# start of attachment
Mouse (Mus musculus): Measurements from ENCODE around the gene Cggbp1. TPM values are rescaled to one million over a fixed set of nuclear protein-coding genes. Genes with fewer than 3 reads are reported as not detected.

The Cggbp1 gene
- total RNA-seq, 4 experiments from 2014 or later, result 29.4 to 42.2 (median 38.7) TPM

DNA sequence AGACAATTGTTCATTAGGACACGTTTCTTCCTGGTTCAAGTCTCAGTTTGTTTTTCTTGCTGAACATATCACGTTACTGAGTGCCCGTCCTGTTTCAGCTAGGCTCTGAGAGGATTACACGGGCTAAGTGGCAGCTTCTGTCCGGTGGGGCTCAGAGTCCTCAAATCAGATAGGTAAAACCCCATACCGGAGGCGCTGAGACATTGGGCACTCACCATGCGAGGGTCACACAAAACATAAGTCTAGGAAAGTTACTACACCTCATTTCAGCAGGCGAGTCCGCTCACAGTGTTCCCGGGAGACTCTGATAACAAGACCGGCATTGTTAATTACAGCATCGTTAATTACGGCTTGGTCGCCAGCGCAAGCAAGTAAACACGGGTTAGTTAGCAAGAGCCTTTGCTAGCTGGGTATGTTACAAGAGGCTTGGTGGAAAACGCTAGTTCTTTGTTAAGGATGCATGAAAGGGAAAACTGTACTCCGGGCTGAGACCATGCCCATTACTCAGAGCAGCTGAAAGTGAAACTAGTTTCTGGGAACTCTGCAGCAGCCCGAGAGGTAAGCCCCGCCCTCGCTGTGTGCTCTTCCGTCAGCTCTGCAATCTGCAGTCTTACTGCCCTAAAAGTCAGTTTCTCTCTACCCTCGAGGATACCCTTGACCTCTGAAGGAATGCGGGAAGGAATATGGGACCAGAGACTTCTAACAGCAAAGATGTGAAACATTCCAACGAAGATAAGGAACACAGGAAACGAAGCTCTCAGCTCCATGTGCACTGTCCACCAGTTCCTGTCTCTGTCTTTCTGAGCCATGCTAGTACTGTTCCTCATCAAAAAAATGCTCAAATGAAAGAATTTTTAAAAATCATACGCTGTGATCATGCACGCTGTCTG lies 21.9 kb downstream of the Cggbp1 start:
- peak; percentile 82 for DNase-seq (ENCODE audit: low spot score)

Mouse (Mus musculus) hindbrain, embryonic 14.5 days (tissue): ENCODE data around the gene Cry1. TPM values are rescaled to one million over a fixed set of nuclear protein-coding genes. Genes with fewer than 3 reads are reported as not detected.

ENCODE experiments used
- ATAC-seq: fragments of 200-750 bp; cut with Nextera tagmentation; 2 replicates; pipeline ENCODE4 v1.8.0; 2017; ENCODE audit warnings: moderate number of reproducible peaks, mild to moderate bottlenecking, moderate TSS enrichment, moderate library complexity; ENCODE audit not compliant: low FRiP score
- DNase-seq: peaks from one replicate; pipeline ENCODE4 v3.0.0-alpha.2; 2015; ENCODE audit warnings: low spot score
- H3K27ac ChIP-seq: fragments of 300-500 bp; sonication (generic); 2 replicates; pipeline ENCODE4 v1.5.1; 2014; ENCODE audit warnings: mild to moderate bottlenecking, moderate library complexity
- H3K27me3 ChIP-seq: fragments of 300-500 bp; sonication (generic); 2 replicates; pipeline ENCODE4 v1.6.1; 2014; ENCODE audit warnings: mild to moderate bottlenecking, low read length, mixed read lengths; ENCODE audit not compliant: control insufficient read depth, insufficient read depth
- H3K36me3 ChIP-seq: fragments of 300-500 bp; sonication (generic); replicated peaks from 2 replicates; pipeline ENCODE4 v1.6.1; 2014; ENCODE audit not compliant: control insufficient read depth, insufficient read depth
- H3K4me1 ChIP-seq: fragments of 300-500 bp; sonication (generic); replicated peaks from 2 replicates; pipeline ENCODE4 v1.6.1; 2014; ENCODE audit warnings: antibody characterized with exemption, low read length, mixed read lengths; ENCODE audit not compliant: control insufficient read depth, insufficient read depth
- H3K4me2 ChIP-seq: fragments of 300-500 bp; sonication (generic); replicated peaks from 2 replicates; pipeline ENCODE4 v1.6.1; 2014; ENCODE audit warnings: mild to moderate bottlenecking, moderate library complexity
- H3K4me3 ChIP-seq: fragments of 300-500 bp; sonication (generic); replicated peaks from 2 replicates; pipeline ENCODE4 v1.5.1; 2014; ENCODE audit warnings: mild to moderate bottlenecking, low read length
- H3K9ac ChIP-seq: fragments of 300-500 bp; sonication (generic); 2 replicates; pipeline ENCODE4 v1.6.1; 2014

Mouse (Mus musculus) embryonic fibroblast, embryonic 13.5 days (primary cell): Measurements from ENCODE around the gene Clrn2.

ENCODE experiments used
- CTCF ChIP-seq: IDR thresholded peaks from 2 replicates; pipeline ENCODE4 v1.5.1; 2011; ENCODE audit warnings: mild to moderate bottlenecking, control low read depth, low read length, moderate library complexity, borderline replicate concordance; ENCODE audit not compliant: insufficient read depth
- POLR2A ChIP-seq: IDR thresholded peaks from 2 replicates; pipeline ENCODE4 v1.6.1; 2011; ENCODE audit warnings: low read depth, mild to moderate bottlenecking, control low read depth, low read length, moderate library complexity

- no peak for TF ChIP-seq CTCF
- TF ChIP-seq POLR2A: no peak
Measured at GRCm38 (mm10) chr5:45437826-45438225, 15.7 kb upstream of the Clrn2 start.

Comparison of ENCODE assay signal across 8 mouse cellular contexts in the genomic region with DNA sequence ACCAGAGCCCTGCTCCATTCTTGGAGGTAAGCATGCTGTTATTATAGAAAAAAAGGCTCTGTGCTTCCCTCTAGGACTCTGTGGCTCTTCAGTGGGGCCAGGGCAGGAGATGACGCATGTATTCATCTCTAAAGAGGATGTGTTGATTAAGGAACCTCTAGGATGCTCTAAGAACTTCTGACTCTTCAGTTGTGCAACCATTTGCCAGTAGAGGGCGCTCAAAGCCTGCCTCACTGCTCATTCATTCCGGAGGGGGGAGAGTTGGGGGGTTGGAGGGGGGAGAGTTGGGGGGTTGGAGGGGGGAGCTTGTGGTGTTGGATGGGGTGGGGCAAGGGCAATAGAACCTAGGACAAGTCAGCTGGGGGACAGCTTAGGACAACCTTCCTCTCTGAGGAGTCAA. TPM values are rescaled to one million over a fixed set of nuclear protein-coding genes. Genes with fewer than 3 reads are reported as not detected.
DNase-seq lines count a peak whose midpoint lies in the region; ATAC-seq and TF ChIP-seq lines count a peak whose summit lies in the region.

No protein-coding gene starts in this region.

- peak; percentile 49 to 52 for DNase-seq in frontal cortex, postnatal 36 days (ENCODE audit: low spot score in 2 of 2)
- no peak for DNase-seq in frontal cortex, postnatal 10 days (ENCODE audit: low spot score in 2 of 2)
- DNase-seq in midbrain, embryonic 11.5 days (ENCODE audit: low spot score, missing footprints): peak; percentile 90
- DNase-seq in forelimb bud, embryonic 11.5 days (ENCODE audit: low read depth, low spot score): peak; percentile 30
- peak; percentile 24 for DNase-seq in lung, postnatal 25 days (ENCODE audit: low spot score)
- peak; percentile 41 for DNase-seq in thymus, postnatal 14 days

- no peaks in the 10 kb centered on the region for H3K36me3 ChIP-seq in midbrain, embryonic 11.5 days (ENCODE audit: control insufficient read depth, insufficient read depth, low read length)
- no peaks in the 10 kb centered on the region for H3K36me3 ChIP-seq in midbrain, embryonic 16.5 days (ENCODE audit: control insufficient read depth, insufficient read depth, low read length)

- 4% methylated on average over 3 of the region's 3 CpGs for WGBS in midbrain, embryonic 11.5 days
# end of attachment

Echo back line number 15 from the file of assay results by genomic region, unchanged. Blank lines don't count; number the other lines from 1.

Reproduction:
- H3K4me3 ChIP-seq: fragments of 300-500 bp; sonication (generic); replicated peaks from 2 replicates; pipeline ENCODE4 v1.5.1; 2014; ENCODE audit warnings: mild to moderate bottlenecking, low read length